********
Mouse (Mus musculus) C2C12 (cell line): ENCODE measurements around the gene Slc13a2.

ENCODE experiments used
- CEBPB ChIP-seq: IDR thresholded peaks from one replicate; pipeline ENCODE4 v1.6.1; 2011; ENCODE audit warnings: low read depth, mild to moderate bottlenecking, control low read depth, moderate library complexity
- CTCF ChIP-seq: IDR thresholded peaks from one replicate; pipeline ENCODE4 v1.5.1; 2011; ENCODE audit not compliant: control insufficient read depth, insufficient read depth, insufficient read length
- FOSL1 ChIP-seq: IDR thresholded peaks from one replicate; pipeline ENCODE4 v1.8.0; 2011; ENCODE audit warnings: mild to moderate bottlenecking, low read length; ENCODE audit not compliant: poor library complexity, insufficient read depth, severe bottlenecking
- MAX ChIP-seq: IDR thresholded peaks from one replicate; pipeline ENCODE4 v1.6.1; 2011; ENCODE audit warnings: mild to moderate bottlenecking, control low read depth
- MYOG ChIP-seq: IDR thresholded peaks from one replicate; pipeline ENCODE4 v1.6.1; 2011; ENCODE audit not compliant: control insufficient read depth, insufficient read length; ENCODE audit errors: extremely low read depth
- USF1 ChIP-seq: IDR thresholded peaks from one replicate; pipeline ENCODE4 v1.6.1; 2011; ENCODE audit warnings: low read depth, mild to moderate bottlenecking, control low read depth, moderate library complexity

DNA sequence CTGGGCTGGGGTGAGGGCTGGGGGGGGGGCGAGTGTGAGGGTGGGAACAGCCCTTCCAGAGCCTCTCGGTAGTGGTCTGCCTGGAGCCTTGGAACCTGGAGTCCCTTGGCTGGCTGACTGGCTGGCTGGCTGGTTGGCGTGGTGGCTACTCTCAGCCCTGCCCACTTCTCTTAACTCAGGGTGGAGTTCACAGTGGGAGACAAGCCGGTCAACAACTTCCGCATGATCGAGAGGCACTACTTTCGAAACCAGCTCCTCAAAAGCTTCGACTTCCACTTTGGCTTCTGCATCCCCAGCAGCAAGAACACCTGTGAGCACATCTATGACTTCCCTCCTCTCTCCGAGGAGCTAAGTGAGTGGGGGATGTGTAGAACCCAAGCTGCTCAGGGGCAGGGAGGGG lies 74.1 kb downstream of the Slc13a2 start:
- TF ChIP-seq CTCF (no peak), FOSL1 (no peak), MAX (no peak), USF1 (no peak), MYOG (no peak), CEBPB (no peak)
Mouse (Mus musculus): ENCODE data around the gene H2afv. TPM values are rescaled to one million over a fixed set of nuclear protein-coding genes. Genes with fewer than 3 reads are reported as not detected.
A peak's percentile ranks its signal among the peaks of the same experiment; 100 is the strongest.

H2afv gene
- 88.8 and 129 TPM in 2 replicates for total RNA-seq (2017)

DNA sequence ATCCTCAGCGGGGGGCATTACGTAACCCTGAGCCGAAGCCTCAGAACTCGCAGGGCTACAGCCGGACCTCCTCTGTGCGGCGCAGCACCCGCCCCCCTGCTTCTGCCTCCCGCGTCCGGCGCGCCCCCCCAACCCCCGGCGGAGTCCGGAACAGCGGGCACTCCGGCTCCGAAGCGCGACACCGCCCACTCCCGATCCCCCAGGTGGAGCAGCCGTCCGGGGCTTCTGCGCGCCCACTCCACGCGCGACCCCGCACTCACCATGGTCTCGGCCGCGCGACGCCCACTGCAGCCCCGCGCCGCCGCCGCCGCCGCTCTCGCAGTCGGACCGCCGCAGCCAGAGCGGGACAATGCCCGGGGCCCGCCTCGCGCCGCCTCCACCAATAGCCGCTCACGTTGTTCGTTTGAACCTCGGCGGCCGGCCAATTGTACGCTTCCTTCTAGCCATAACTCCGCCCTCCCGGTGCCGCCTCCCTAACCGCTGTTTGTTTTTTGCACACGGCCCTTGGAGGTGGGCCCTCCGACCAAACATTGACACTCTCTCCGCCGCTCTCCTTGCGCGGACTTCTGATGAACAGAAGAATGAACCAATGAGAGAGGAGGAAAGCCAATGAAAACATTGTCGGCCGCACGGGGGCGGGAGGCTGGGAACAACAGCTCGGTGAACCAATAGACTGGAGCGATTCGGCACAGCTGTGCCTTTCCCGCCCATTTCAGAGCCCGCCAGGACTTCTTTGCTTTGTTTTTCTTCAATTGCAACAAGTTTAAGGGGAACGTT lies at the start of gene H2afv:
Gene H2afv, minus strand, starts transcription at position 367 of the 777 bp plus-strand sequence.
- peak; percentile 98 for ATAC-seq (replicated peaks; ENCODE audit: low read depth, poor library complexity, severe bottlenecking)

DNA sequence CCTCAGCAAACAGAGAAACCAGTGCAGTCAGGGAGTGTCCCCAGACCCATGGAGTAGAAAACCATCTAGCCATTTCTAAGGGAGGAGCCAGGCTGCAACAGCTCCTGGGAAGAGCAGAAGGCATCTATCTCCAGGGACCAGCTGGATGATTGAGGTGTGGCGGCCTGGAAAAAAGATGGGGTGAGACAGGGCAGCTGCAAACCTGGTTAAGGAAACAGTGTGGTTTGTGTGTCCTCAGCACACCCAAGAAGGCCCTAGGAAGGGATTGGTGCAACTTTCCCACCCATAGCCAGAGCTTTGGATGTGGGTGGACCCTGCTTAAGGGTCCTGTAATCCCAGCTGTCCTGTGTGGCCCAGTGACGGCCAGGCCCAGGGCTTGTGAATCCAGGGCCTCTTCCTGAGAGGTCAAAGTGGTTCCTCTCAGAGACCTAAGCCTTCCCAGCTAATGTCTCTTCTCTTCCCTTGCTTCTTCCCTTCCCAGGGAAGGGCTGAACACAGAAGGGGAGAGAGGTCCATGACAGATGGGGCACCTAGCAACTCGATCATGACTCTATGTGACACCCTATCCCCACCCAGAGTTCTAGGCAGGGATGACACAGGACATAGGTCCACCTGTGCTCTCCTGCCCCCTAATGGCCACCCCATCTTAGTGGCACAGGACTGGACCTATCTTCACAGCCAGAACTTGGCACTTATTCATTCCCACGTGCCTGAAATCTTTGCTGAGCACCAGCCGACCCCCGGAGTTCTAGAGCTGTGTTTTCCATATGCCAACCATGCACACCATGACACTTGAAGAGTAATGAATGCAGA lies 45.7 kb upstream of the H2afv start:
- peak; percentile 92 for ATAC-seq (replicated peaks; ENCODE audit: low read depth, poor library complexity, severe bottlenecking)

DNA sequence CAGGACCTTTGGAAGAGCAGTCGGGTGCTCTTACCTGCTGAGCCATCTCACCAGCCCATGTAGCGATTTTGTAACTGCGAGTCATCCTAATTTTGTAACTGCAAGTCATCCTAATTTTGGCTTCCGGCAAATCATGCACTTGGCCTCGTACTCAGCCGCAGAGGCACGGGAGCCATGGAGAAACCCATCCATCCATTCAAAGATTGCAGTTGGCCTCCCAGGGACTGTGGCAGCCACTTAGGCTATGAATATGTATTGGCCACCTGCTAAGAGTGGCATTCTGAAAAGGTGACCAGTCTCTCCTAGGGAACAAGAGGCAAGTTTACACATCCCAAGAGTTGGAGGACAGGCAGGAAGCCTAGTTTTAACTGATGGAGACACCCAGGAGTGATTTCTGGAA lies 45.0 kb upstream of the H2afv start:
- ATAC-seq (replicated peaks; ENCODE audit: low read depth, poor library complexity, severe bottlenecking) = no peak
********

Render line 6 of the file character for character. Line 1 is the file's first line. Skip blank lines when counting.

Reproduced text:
- MAX ChIP-seq: IDR thresholded peaks from one replicate; pipeline ENCODE4 v1.6.1; 2011; ENCODE audit warnings: mild to moderate bottlenecking, control low read depth